I love two things: Paris, and Woody Allen movies.
It was clear from the open scenes in "Midnight in Paris" that this was a love letter to the City of Light in the same way his "Manhattan" was a love letter to that island. We see Paris the way those of us who love it remember it, the way Woody Allen pines for it, filled with romance and yes, rain.
Woody Allen in this movie is Gil Pender (Owen Wilson), a screenwriter from California who has made a good living in Hollywood churning out scripts, writes and rewrites, but longs to write a novel. He's in Paris with his fiancee Inez, tagging along with her parents on a business trip. More than anything, he wants to leave California behind and move to Paris to write that novel and walk in the rain.
Inez will have none of it.
This becomes apparent in the first few minutes of the film, when we meet them in Giverny strolling the gardens, tight in on a kiss overlooking the pond, and she reminds him they've got to run to meet her parents in the city for dinner. Gil wants to not only live in but savor every moment, sidewalk cafes and Pernod and curiosity shops; she wants to be dashing off somewhere else.
The lush landscape of Giverny provides the perfect setting for a kiss, even an aborted one.
Her parents embody everything that Woody Allen disdains, wrapped up in Tea Party conservatism and American Francophobia. Inez' father is there to seal a big corporate merger but doesn't like the French; her mother, a decorator, constantly reminds Inez that "you get what you pay for" and that some things are just "cheap cheap cheap." She's referring to Gil and not just furniture, it soon becomes clear, and although the parents know he makes a good living, they're not so sure he's steady enough for their daughter.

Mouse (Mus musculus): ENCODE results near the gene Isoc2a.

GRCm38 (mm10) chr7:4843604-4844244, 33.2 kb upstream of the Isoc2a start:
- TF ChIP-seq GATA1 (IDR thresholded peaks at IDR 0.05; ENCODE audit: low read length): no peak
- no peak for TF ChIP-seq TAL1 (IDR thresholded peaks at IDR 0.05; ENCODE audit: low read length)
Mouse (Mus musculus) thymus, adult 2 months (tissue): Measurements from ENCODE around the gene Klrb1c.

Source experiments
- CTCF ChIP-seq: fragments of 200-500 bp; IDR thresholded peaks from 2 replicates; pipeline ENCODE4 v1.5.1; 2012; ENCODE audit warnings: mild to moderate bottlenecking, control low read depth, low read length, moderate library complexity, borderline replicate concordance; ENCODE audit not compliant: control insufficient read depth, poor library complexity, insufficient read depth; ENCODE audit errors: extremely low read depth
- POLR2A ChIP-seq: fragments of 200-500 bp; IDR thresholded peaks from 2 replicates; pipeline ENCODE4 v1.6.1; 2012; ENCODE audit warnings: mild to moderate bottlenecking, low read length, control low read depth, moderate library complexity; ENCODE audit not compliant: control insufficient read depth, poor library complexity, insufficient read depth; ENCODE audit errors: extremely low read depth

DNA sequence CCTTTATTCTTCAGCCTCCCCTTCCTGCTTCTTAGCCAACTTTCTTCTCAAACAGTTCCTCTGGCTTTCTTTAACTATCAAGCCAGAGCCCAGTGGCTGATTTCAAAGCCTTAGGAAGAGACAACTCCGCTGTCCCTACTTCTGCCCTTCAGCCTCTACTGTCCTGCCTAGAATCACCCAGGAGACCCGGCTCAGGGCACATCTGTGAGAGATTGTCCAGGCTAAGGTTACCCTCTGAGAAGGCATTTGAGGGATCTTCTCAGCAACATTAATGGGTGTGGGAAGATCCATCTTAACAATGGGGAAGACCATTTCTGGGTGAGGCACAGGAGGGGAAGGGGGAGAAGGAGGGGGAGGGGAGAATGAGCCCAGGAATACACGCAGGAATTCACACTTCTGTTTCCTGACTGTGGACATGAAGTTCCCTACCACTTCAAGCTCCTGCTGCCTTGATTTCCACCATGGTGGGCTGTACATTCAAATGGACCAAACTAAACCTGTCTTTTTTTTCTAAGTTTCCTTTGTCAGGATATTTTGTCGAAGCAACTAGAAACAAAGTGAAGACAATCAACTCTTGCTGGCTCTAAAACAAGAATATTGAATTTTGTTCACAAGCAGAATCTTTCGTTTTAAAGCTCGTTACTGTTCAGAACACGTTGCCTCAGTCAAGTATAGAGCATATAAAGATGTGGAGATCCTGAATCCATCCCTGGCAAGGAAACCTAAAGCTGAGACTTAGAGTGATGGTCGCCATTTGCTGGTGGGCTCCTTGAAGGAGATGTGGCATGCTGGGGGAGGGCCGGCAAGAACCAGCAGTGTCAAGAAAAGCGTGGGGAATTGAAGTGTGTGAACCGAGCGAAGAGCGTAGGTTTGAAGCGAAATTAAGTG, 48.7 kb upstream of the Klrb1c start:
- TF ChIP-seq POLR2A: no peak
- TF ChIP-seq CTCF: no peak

The insufferable prospective in-laws, who decide Gil needs to be followed by a private investigator after he starts disappearing on midnight strolls.
Gil sees Paris through the lens of the Jazz Age, 1920's in Paris, and wants to be a part of that Paris and walk in the rain. When he stumbles onto a way to do that on a midnight stroll, his world is forever changed.
We recognize familiar characters in the landscape of Woody Allen movies, including the pseudo-intellectual who wants to show them Versailles and pontificate over paintings, women who are soft, lovely, subtle, strong, overbearing and even disturbed.
The Eiffel Tower might be in the background and the sky ribboned in pink, but Inez and her friends are more interested in the oakiness of their wine.
Above all, this is a writer's movie inhabited by the writer's heroes, confronting the writer's greatest fantasies, to be edited by Gertrude Stein, break bread with Hemingway.
Rachel McAdams plays Inez, with fine performances by Kathy Bates, Marion Cotillard, Adrian Brody, and a lovely cameo by Carla Bruni, the current first lady of France. There are many who think the casting of Owen Wilson was a dissonant choice for the Woody Allen stand-in; I thought it was inspired. "Midnight in Paris" opened Cannes this year and provided Sony's, and Woody Allen's, biggest opening ever.
Carla Bruni, as a Parisian tour guide, answers Gil's question about whether a man can love both a wife and a mistress.
Noteworthy in this film is that there seems not to be a cell phone or a computer anywhere, just a world of books and handwritten manuscripts, Cole Porter music and beautifully furnished rooms. I'm fairly certain there's not even a single instance of "La Vie en Rose" on accordion. We're reminded near the end that above the brooding and melancholy, Woody Allen is, above all, hilariously funny.
We know it's all fantasy, but damn, it's a good one. I'm with Gil.
Gil contemplates his fate from the luxury of a Paris hotel room.
Gil has dinner with his girlfriend and future in-laws in Paris, and tells it like it is.